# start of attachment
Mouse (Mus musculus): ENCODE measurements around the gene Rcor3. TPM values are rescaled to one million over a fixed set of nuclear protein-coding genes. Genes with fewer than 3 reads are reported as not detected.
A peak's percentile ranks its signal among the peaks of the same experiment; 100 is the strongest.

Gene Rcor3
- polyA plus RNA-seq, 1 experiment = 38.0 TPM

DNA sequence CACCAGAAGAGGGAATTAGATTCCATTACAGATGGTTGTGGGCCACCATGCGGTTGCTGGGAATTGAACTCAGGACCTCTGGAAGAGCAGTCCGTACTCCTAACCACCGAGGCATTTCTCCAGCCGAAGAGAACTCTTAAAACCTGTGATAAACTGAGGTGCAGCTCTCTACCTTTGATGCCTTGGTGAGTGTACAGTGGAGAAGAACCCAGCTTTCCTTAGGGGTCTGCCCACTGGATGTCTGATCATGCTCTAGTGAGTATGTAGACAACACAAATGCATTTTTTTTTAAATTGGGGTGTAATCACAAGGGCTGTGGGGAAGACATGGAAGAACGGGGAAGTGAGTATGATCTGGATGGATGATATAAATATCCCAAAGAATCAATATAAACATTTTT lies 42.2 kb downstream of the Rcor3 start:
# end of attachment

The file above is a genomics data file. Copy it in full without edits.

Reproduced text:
Mouse (Mus musculus): ENCODE measurements around the gene Rcor3. TPM values are rescaled to one million over a fixed set of nuclear protein-coding genes. Genes with fewer than 3 reads are reported as not detected.
A peak's percentile ranks its signal among the peaks of the same experiment; 100 is the strongest.

Gene Rcor3
- polyA plus RNA-seq, 1 experiment = 38.0 TPM

DNA sequence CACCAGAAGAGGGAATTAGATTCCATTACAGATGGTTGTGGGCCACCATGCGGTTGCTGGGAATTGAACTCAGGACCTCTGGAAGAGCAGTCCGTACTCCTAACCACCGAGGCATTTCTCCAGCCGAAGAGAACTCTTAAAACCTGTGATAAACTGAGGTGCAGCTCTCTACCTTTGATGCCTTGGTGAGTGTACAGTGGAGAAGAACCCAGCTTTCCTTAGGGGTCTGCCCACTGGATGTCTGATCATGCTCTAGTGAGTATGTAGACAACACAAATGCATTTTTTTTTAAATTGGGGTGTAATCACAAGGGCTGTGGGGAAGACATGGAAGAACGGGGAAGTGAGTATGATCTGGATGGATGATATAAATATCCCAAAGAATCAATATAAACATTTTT lies 42.2 kb downstream of the Rcor3 start: